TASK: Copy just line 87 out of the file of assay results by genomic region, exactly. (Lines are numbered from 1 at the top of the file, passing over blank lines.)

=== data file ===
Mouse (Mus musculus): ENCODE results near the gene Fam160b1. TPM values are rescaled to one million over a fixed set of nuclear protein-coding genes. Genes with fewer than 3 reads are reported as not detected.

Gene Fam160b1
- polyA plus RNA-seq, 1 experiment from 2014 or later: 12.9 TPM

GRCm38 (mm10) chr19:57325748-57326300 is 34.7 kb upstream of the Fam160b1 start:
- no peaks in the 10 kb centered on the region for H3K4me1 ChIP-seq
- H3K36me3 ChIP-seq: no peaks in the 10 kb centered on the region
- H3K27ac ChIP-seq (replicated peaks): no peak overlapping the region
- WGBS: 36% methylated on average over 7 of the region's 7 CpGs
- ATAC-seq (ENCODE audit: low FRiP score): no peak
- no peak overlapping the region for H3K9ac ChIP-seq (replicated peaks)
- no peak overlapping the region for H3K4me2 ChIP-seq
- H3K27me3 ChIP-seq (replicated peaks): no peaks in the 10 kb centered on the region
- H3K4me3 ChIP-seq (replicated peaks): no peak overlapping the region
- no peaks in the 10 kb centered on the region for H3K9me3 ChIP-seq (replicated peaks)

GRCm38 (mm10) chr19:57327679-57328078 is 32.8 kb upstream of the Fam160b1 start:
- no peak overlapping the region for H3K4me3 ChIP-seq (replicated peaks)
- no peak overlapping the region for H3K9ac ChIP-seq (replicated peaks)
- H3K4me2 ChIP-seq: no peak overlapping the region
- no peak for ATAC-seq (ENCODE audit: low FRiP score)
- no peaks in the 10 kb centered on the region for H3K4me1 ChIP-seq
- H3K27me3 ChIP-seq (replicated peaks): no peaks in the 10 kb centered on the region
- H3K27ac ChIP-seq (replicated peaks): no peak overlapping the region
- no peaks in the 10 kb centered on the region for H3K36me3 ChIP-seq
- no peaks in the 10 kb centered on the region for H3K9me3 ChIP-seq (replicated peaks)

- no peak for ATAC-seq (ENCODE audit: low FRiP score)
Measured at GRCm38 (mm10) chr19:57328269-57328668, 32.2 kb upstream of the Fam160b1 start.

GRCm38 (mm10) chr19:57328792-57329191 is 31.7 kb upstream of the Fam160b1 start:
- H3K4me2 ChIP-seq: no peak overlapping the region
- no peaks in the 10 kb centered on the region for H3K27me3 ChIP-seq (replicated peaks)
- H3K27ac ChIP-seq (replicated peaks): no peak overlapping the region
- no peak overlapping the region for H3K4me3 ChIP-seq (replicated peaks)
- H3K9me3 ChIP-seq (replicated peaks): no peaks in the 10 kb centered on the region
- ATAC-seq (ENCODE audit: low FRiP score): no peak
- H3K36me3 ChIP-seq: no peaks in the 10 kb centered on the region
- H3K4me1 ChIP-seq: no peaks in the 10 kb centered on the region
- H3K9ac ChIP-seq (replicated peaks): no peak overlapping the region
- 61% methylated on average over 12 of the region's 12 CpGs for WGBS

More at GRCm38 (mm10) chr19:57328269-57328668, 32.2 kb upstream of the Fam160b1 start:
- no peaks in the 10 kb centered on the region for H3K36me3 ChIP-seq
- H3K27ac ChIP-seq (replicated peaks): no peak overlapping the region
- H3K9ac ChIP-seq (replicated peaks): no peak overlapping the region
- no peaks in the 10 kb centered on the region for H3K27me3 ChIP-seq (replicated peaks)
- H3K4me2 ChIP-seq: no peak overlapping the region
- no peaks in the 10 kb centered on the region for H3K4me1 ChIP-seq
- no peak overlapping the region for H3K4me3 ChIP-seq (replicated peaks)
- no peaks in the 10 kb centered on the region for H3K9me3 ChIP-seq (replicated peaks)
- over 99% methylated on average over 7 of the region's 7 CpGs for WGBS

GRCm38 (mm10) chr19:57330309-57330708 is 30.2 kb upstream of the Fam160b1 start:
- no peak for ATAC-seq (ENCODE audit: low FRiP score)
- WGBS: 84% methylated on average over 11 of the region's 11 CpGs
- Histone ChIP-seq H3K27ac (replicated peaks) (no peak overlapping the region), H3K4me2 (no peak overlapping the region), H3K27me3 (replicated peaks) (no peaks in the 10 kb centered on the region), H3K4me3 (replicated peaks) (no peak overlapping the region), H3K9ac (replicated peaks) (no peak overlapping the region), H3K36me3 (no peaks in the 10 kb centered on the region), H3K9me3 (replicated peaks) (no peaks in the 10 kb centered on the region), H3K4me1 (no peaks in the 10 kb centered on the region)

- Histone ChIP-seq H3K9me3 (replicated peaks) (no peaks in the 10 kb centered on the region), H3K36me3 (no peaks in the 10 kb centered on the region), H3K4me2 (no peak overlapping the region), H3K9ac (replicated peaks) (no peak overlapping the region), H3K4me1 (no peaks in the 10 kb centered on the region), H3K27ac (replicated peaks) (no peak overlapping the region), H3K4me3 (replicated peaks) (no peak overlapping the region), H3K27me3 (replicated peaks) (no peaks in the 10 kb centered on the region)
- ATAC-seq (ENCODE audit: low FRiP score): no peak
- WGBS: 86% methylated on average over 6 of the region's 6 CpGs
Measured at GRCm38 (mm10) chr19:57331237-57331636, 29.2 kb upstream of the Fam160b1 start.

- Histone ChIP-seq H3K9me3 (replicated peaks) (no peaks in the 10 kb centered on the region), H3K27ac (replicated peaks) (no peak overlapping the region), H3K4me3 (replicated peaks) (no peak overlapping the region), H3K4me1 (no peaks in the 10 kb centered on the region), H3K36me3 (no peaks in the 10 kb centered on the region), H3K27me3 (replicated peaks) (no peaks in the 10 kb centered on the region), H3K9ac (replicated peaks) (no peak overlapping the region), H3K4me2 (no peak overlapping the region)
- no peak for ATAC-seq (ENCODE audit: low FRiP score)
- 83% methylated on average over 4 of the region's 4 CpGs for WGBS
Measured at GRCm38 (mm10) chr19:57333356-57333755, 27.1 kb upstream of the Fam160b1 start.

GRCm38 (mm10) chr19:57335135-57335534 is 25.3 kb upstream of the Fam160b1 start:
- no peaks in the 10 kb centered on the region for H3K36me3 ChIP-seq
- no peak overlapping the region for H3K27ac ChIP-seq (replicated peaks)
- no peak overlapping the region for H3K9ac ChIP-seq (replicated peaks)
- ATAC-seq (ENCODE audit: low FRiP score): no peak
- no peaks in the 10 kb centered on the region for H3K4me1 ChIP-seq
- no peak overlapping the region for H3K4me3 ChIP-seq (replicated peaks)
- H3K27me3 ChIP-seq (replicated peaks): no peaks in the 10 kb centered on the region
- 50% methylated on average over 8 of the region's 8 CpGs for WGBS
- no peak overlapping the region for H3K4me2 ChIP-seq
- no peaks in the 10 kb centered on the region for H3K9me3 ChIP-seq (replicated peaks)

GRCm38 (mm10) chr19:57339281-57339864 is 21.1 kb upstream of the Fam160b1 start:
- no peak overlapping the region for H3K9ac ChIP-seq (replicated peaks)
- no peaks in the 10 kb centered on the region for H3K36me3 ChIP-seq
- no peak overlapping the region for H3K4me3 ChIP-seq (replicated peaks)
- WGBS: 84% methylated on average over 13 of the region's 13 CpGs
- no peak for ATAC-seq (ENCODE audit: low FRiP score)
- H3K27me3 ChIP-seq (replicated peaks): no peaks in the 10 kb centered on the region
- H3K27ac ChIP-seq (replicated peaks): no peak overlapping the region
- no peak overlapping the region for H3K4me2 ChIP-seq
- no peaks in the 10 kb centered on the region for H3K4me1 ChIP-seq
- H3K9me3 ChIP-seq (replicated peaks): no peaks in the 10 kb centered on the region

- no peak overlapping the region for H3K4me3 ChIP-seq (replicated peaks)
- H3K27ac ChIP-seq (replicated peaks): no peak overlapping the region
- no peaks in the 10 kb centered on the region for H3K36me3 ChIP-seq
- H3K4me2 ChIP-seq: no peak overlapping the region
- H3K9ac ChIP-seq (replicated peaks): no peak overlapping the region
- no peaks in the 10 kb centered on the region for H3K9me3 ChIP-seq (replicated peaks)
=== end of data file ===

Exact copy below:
- no peaks in the 10 kb centered on the region for H3K9me3 ChIP-seq (replicated peaks)